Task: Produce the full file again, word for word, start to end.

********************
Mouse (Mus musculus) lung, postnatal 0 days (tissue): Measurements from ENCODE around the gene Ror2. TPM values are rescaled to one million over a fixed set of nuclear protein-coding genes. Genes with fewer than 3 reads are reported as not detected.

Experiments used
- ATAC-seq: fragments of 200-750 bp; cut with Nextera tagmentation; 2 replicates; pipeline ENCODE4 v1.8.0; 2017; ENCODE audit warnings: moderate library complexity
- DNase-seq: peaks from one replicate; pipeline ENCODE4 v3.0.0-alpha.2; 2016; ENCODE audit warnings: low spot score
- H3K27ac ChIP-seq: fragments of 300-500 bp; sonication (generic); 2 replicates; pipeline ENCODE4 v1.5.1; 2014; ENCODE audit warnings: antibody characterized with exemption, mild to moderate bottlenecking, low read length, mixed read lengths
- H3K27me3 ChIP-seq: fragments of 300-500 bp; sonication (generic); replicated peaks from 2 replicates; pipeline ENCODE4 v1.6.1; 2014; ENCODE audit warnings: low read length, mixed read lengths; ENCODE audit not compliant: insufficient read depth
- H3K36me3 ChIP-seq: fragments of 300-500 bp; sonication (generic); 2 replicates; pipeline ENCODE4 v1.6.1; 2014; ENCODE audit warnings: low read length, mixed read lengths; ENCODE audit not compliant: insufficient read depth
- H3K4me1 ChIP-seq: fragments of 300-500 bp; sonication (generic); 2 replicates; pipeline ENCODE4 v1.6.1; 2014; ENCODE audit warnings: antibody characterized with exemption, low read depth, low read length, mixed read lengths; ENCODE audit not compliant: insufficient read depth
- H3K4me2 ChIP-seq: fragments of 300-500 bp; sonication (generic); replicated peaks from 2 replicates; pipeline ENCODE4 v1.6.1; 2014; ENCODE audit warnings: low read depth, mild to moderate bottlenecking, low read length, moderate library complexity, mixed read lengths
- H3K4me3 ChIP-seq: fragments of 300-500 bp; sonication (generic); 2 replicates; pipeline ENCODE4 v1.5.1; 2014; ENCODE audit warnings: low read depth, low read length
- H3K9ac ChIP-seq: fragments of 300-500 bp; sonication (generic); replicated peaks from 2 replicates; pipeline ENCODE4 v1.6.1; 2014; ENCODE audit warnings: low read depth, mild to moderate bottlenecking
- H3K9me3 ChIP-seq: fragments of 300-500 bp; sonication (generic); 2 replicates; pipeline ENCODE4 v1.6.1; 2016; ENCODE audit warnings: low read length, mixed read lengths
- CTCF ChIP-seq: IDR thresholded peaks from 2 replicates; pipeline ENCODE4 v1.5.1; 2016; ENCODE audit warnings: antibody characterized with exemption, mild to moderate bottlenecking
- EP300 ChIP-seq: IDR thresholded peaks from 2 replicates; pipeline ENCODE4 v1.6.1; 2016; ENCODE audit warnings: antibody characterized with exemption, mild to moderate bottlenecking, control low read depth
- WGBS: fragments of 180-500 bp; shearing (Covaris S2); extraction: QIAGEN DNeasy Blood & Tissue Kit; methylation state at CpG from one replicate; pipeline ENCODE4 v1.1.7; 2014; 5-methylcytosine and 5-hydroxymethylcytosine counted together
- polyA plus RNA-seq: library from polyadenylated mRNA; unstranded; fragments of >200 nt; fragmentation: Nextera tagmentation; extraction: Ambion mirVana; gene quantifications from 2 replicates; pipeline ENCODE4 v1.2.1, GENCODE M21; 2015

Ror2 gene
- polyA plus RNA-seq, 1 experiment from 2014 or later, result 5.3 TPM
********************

Mouse (Mus musculus) lung, postnatal 0 days (tissue): Measurements from ENCODE around the gene Ror2. TPM values are rescaled to one million over a fixed set of nuclear protein-coding genes. Genes with fewer than 3 reads are reported as not detected.

Experiments used
- ATAC-seq: fragments of 200-750 bp; cut with Nextera tagmentation; 2 replicates; pipeline ENCODE4 v1.8.0; 2017; ENCODE audit warnings: moderate library complexity
- DNase-seq: peaks from one replicate; pipeline ENCODE4 v3.0.0-alpha.2; 2016; ENCODE audit warnings: low spot score
- H3K27ac ChIP-seq: fragments of 300-500 bp; sonication (generic); 2 replicates; pipeline ENCODE4 v1.5.1; 2014; ENCODE audit warnings: antibody characterized with exemption, mild to moderate bottlenecking, low read length, mixed read lengths
- H3K27me3 ChIP-seq: fragments of 300-500 bp; sonication (generic); replicated peaks from 2 replicates; pipeline ENCODE4 v1.6.1; 2014; ENCODE audit warnings: low read length, mixed read lengths; ENCODE audit not compliant: insufficient read depth
- H3K36me3 ChIP-seq: fragments of 300-500 bp; sonication (generic); 2 replicates; pipeline ENCODE4 v1.6.1; 2014; ENCODE audit warnings: low read length, mixed read lengths; ENCODE audit not compliant: insufficient read depth
- H3K4me1 ChIP-seq: fragments of 300-500 bp; sonication (generic); 2 replicates; pipeline ENCODE4 v1.6.1; 2014; ENCODE audit warnings: antibody characterized with exemption, low read depth, low read length, mixed read lengths; ENCODE audit not compliant: insufficient read depth
- H3K4me2 ChIP-seq: fragments of 300-500 bp; sonication (generic); replicated peaks from 2 replicates; pipeline ENCODE4 v1.6.1; 2014; ENCODE audit warnings: low read depth, mild to moderate bottlenecking, low read length, moderate library complexity, mixed read lengths
- H3K4me3 ChIP-seq: fragments of 300-500 bp; sonication (generic); 2 replicates; pipeline ENCODE4 v1.5.1; 2014; ENCODE audit warnings: low read depth, low read length
- H3K9ac ChIP-seq: fragments of 300-500 bp; sonication (generic); replicated peaks from 2 replicates; pipeline ENCODE4 v1.6.1; 2014; ENCODE audit warnings: low read depth, mild to moderate bottlenecking
- H3K9me3 ChIP-seq: fragments of 300-500 bp; sonication (generic); 2 replicates; pipeline ENCODE4 v1.6.1; 2016; ENCODE audit warnings: low read length, mixed read lengths
- CTCF ChIP-seq: IDR thresholded peaks from 2 replicates; pipeline ENCODE4 v1.5.1; 2016; ENCODE audit warnings: antibody characterized with exemption, mild to moderate bottlenecking
- EP300 ChIP-seq: IDR thresholded peaks from 2 replicates; pipeline ENCODE4 v1.6.1; 2016; ENCODE audit warnings: antibody characterized with exemption, mild to moderate bottlenecking, control low read depth
- WGBS: fragments of 180-500 bp; shearing (Covaris S2); extraction: QIAGEN DNeasy Blood & Tissue Kit; methylation state at CpG from one replicate; pipeline ENCODE4 v1.1.7; 2014; 5-methylcytosine and 5-hydroxymethylcytosine counted together
- polyA plus RNA-seq: library from polyadenylated mRNA; unstranded; fragments of >200 nt; fragmentation: Nextera tagmentation; extraction: Ambion mirVana; gene quantifications from 2 replicates; pipeline ENCODE4 v1.2.1, GENCODE M21; 2015

Ror2 gene
- polyA plus RNA-seq, 1 experiment from 2014 or later, result 5.3 TPM